Child Damages Glass Sculpture, Parents Delivered Big Bill

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Glass Sculpture Destroyed by Unattended Child

(updated July 12, 2018)

Parents Beware: you are responsible for watching your children, to keep both them and artwork safe

Okay, this warning should go without saying…but clearly, it must be said.

Rather than taking responsibility for their lack of resposibility (hey, at least they are consistent), the parents of a child who “hugged” a glass sculpture, which fell and was destroyed beyond repair, are blaming the venue. They claim while their child damages sculpture, the piece was adequately protected:

“It’s in the main walkway,” Goodman said in referring to the statue. “Not a separate room. No plexiglass. Not protected. Not held down . . . There was no border around it. There wasn’t even a sign around it that said, ‘Do not touch.'”

Seriously? Why would anyone think it is okay to touch things that don’t belong to them, and why aren’t you watching your kids. You don’t know the environment, you are not in your own home. This all happened at the Tomahawk Ridge Community Center in Overland Park, Kansas. The reaction of the mother, upon hearing a “commotion” was to wonder who was yelling at her kid! Again, seriously? Not, oh, is my kid okay, what is going on, where is my kid…

As you can see in the video, the glass sculpture was near a wall, and the adults are seated on couches, not being attentive.

The boy’s mother claims she was saying goodbye to the bride’s father, claimed that he is ‘always well behaved’…however the security footage shows Mom seated on a couch talking to another woman.

Child Damages Sculpture Giving it a “Hug” According to Mom

child damages sculpture in Overland Park_

“He probably hugged it,” the boy’s mother Sarah Goodman told the paper. “Maybe my son hugged a torso because he’s a loving, sweet nice boy who just graduated from preschool.”

Hmmm. A child damages sculpture because he was giving it a hug? Too bad the preschool he just graduated from didn’t teach the boy it isn’t okay to go around hugging things that aren’t yours without getting permission. Too bad, the parents weren’t watching more closely. Too bad some people don’t seem to respect the property of others and expect that anything that is not walled off is okay to manhandle.

The glass mosaic sculpture took artist Bill Lyons two years to create. The sculpture, Aphrodite Di Kansas City, was on loan to the city and was valued at $132,000. The City of Overland Park has since sent the parents a bill in that amount.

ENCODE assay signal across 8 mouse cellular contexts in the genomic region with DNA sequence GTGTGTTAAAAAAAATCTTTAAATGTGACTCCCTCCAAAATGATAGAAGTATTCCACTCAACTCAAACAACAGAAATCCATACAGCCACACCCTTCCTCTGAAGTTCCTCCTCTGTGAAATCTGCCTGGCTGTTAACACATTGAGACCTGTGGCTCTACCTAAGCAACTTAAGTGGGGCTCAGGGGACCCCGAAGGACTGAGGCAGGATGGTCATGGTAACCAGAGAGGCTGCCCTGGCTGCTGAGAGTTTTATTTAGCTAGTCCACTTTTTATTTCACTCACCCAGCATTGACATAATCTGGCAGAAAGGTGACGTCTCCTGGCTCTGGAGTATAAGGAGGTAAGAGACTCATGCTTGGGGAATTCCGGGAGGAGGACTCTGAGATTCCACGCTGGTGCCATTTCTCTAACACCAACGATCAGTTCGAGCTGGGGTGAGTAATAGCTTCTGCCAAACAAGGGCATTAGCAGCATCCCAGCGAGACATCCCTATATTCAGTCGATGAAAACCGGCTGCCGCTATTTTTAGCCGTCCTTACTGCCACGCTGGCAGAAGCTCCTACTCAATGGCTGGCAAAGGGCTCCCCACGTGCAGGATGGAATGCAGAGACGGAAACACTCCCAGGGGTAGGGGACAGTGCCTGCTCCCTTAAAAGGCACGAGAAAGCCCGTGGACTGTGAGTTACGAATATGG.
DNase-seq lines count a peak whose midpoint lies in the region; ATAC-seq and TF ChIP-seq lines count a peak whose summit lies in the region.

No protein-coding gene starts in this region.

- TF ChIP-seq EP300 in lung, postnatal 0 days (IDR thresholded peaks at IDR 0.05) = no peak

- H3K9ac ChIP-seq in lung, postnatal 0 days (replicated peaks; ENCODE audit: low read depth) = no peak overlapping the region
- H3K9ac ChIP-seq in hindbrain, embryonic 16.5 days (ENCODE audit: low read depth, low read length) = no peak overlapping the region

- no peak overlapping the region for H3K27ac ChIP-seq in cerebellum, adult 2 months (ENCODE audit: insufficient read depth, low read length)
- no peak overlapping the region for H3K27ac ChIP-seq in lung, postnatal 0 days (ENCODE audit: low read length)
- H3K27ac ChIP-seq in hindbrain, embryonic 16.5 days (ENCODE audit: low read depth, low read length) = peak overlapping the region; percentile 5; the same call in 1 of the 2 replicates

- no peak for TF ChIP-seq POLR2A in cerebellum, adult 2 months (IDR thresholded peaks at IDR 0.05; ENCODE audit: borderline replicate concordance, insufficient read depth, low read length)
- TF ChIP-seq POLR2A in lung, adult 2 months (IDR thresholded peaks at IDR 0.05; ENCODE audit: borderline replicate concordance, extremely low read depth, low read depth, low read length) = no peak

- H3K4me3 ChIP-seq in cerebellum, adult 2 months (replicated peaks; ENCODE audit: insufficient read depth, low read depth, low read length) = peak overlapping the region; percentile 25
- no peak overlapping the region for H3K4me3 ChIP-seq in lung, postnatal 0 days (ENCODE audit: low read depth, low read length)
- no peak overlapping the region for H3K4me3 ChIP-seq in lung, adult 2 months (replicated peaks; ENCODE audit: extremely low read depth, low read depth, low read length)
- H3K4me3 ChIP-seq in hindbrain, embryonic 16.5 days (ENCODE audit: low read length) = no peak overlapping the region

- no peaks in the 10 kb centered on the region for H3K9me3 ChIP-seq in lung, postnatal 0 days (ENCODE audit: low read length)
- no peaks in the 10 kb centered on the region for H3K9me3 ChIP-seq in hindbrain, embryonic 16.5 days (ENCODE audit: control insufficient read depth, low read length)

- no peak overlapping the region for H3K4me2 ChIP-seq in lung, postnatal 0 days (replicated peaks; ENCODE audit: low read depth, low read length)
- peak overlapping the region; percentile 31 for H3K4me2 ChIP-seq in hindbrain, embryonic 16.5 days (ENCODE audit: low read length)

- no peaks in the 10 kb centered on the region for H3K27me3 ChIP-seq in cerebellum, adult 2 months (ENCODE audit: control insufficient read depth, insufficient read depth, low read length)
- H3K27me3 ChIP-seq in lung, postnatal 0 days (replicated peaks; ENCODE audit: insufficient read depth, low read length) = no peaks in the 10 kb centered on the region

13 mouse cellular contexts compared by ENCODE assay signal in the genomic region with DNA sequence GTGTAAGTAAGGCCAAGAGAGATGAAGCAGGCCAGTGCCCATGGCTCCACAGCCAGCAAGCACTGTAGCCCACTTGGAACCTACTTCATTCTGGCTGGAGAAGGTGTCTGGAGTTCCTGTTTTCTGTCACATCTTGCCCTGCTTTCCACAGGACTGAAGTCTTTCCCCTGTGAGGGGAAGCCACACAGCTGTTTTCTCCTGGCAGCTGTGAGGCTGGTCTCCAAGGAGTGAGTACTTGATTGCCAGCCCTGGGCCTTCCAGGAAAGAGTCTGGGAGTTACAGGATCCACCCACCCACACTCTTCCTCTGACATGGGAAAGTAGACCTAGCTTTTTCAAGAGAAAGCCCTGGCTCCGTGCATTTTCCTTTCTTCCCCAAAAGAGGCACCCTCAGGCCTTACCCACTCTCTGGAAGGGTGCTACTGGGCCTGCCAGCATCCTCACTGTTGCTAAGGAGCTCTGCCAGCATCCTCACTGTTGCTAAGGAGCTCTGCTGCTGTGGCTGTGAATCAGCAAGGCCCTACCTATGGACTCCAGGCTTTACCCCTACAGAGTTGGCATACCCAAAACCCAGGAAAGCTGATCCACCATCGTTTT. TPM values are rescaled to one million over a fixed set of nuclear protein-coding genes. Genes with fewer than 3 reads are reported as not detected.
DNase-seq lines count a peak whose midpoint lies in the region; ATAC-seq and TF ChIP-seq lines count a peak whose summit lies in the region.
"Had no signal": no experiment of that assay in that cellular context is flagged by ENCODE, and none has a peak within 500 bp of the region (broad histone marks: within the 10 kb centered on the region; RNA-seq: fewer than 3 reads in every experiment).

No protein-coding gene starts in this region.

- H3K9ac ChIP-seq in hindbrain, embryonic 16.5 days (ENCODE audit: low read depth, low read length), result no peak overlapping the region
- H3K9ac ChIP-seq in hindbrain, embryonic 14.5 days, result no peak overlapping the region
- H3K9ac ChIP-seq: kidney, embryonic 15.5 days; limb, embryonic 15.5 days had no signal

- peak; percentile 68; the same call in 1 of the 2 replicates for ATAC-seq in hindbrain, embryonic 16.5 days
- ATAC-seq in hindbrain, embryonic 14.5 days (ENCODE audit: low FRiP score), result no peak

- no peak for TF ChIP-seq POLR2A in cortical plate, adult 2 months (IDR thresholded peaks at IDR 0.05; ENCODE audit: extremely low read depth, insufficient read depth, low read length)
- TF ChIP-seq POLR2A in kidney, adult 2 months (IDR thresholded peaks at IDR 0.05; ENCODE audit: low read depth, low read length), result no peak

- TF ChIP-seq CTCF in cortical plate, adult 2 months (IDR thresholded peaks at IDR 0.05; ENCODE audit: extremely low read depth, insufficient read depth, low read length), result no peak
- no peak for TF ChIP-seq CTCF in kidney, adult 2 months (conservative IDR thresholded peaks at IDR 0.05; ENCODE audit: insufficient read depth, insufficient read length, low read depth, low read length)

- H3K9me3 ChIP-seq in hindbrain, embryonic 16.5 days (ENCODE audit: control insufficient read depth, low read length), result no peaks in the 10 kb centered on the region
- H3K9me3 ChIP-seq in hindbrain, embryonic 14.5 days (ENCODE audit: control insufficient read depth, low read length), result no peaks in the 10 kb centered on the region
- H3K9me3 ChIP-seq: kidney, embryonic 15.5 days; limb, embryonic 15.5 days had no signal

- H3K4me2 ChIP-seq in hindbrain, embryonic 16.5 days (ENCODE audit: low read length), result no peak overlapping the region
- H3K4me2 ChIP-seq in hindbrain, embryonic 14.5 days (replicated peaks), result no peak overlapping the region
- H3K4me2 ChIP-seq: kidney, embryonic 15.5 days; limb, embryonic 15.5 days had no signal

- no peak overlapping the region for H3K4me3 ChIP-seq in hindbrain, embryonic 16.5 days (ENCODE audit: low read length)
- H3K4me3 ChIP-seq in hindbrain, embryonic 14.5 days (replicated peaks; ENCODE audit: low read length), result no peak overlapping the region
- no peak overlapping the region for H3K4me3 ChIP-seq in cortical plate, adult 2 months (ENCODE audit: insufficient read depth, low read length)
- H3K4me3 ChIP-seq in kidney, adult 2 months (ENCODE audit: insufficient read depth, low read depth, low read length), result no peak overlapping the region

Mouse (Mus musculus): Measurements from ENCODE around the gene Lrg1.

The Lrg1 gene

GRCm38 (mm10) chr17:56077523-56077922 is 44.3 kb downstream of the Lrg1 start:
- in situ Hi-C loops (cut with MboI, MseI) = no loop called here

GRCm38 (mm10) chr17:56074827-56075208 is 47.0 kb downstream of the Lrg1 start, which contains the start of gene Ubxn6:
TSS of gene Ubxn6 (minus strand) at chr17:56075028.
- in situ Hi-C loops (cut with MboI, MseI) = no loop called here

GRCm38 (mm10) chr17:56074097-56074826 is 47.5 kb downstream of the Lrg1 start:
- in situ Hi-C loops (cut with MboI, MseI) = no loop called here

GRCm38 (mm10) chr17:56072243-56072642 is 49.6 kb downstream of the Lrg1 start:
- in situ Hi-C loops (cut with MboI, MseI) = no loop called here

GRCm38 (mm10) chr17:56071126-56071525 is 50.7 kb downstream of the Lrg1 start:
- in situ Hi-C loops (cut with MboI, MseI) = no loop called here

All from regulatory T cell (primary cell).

The parents believe the price of they are being billed is ‘astronomical’, and that they were distracted, but not negligent. They reportedly are contacting their homeowner’s insurance to see if they will cover the bill.

Understandably the artist wants to be compensated. The City has contacted their insurance company who will, no doubt, be duking it out with the parents’ insurer.

UPDATE: According to a new report in the Kansas City Star, the City was reimbursed $107,000 by the family’s insurance carrier. The artist was then cut a check for $99,000, the amount he would have received if the glass sculpture had been sold while in the City’s care.

Also, in response to some criticism that the sculpture was not adequately protected, according to the artist the piece was clipped into the pedestal base. In order for the sculpture to be removed from the base it actually had to be lifted up in order to unclip it.

Sadly, this is not the first time we have reported that a child damages sculpture. Another glass sculpture was broken in China, in that case the artist was able to repurpose the piece giving it a new title “Broken.” And a Lego sculpture valued at $15,000 was destroyed by another child. And, we will point out, both of those pieces were behind ropes, and with in the case of the glass sculpture, the attending adults actually stood there and watched as the child damaged the work.

 


Read more about the incident on the Kansas City Star

New report available at the Kansas City Star

And the news crossed the US and reached the UK, in this article in the Daily Mail

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